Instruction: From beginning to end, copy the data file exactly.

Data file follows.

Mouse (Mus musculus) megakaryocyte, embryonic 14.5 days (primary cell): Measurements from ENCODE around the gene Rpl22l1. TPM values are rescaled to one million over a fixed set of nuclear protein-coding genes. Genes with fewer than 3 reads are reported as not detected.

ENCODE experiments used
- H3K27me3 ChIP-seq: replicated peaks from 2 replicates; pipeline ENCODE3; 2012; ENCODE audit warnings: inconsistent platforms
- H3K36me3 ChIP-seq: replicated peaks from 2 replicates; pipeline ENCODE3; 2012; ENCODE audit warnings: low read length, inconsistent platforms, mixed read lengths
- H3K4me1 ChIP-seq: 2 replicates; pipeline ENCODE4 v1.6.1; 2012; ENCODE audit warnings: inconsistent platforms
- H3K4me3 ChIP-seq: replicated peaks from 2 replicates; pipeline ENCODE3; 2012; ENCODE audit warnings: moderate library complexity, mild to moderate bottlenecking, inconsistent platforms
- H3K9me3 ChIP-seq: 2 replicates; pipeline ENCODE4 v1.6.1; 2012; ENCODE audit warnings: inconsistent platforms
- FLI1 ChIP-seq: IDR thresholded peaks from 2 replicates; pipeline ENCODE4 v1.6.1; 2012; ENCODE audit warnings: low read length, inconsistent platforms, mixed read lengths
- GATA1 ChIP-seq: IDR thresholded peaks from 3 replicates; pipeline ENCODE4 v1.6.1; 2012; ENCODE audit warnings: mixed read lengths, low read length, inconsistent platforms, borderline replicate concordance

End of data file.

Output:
Mouse (Mus musculus) megakaryocyte, embryonic 14.5 days (primary cell): Measurements from ENCODE around the gene Rpl22l1. TPM values are rescaled to one million over a fixed set of nuclear protein-coding genes. Genes with fewer than 3 reads are reported as not detected.

ENCODE experiments used
- H3K27me3 ChIP-seq: replicated peaks from 2 replicates; pipeline ENCODE3; 2012; ENCODE audit warnings: inconsistent platforms
- H3K36me3 ChIP-seq: replicated peaks from 2 replicates; pipeline ENCODE3; 2012; ENCODE audit warnings: low read length, inconsistent platforms, mixed read lengths
- H3K4me1 ChIP-seq: 2 replicates; pipeline ENCODE4 v1.6.1; 2012; ENCODE audit warnings: inconsistent platforms
- H3K4me3 ChIP-seq: replicated peaks from 2 replicates; pipeline ENCODE3; 2012; ENCODE audit warnings: moderate library complexity, mild to moderate bottlenecking, inconsistent platforms
- H3K9me3 ChIP-seq: 2 replicates; pipeline ENCODE4 v1.6.1; 2012; ENCODE audit warnings: inconsistent platforms
- FLI1 ChIP-seq: IDR thresholded peaks from 2 replicates; pipeline ENCODE4 v1.6.1; 2012; ENCODE audit warnings: low read length, inconsistent platforms, mixed read lengths
- GATA1 ChIP-seq: IDR thresholded peaks from 3 replicates; pipeline ENCODE4 v1.6.1; 2012; ENCODE audit warnings: mixed read lengths, low read length, inconsistent platforms, borderline replicate concordance